5 Things Destroying Your Gut Health
Healthy food stimulates healthy bacteria. The reverse is also true. Diets low in fiber and high in sugar and meat have less bacterial diversity and contain more of the "bad" bacteria associated with obesity. Find out our top "gut busters" to avoid for a healthier digestive track.
Heating fermented foods, such as kimchi or sauerkraut, can kill some of the good bacteria. For optimal benefits, keep these foods refrigerated and below 115°F. Many of the fermented foods that are produced for mass production are pasteurized – a form of heat sterilization that destroys the live cultures. (Freezing, however, is fine.) Look for the words live or active cultures on the label, and shop the refrigerated section of the supermarket to ensure that those good-for-you-bacteria are still alive!
Early studies are finding that these non-caloric sweeteners may disrupt the microbiome, boosting the growth of certain bacteria that trigger fat storage. The sugar substitutes may change the population of intestinal bacteria that direct our metabolism – the action that converts food into either energy or stored fuel.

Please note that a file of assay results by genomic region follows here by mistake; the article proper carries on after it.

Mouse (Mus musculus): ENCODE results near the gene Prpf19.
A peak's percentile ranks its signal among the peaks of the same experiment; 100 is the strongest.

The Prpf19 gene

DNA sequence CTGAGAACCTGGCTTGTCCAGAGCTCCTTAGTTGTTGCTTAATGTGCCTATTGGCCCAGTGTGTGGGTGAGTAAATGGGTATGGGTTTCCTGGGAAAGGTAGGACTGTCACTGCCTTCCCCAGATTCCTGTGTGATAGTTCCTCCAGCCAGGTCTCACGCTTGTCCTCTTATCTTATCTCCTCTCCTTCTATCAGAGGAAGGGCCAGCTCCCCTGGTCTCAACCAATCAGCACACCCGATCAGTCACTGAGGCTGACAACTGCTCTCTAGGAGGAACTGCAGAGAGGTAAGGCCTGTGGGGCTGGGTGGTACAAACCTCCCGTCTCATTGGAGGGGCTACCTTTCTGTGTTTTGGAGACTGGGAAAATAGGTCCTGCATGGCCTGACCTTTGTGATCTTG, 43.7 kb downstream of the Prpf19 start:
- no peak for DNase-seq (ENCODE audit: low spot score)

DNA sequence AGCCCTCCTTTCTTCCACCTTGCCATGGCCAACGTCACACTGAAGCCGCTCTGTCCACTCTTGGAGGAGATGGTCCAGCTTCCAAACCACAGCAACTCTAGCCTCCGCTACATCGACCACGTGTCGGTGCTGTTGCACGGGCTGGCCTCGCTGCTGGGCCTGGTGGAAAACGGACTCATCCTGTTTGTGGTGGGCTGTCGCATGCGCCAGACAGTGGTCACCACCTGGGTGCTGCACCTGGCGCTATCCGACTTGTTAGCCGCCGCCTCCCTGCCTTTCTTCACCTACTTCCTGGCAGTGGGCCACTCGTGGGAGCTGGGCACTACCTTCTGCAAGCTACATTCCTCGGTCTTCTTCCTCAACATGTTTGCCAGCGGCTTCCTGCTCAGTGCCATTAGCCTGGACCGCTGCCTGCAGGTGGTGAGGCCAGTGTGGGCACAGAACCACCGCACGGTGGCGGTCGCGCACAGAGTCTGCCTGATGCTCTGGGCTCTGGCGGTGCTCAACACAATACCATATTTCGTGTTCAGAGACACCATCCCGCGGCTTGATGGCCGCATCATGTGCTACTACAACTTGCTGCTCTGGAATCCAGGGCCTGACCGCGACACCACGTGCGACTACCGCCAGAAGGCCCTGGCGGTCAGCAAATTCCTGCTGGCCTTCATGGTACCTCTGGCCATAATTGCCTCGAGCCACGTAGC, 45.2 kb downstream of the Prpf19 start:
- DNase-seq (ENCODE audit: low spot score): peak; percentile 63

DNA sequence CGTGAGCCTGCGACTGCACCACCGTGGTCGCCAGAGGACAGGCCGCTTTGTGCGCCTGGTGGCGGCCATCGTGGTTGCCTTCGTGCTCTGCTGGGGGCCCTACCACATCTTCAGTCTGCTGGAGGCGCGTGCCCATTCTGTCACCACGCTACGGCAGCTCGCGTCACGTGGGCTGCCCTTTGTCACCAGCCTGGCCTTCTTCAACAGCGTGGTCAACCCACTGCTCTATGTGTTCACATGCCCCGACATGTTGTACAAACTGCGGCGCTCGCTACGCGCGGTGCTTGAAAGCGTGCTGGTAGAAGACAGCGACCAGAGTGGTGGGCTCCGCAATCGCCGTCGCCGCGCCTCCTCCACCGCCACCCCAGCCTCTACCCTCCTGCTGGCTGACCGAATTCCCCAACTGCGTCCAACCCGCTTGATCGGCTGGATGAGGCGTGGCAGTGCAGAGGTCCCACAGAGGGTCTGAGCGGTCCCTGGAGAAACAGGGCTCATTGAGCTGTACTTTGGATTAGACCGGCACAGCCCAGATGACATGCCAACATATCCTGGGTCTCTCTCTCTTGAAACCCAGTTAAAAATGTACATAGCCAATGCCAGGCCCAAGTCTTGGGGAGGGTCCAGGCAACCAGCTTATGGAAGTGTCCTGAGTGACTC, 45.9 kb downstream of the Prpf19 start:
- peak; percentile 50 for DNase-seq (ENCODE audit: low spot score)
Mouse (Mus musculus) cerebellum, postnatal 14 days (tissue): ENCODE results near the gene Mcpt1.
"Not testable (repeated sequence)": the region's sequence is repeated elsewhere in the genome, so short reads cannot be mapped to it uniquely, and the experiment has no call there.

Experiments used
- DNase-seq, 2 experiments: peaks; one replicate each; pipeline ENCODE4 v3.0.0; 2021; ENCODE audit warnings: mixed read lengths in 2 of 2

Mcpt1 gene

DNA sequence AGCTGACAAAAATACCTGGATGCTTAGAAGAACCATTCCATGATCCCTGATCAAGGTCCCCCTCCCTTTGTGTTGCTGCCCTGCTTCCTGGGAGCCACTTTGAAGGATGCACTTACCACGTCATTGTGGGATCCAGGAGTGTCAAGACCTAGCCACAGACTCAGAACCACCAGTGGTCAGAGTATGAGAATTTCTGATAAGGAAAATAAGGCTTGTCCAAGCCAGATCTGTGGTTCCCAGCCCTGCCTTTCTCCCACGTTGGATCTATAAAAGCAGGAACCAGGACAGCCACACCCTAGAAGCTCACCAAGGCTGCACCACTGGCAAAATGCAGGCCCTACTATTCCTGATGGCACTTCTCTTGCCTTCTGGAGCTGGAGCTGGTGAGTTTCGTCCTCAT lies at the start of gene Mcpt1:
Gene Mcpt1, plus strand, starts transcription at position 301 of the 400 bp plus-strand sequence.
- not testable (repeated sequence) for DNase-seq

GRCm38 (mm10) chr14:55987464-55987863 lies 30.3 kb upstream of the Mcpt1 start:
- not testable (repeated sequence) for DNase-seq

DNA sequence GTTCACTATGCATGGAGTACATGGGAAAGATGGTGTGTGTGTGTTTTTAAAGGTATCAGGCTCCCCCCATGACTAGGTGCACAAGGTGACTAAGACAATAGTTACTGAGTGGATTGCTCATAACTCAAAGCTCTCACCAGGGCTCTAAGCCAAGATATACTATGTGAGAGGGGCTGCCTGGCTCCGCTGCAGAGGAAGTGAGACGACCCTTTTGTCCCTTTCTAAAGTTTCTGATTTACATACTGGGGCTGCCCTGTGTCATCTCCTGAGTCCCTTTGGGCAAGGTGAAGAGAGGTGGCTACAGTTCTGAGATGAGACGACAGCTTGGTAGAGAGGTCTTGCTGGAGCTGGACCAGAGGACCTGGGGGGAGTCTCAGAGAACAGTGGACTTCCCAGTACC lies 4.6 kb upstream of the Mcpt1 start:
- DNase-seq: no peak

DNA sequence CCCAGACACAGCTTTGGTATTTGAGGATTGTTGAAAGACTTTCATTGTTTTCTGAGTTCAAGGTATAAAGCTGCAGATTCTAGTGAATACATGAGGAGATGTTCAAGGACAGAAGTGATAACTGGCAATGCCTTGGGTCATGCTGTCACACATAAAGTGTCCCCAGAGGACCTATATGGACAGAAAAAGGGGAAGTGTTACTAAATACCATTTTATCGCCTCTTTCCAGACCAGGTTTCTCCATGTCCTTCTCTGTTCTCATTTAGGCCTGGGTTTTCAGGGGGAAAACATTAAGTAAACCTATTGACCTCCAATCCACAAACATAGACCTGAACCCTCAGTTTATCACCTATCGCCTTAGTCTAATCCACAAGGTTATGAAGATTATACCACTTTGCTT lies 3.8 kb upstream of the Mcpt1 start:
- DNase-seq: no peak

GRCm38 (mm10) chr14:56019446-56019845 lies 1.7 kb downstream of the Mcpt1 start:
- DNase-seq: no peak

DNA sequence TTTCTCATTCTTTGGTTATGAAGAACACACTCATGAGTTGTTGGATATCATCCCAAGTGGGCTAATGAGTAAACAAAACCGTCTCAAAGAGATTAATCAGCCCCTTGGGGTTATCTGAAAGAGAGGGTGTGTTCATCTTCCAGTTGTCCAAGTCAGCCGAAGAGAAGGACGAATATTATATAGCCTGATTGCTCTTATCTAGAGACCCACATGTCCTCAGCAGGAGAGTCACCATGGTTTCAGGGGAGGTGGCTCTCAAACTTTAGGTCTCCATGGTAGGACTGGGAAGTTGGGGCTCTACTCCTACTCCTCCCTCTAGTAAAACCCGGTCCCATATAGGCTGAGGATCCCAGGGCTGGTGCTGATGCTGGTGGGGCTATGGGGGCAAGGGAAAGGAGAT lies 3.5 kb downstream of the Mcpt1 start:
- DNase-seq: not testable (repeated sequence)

While preliminary findings do warrant more research, we aren’t seeing the weight-loss benefits one would expect from artificial sweeteners, and a shift in the balance of gut bacteria may well be the reason.
There’s a growing body of evidence which supports the idea that a high-sugar diet may impair learning and memory by altering gut bacteria. Some researchers are even referring to Alzheimer’s disease as type 3 diabetes, as insulin resistance may be one of the major factors that starts the brain damage decline, potentially leading to Alzheimer’s disease. Refined sugar stimulates the growth of Candida, a bad bacteria that eats away at your gut lining.
A diet of highly-processed foods has been linked to a less diverse gut, limiting the amounts of good-for-you bacteria.
A recent study evaluated the effect of emulsifiers—ingredients added to many processed foods to improve texture, flavor, and extend shelf life—on the gut, and found them to increase inflammation. These new findings add to those of a 2014 study by the same group, which found that emulsifiers promoted inflammatory bowel disease. These additives go by many different names, making them difficult to identify on labels. Cut back on processed foods, and you’ll likely reduce intake of these gut-busting-agents.
Medication whose name literally translates to "against life," antibiotics are used to treat and prevent infections caused by “bad” bacteria. Antibiotics are not selective when it comes to killing bugs and wipe out everything in their path, both good and bad bacteria. Both during and after a round of antibiotics, load up on probiotic-rich foods to start the replenishing process.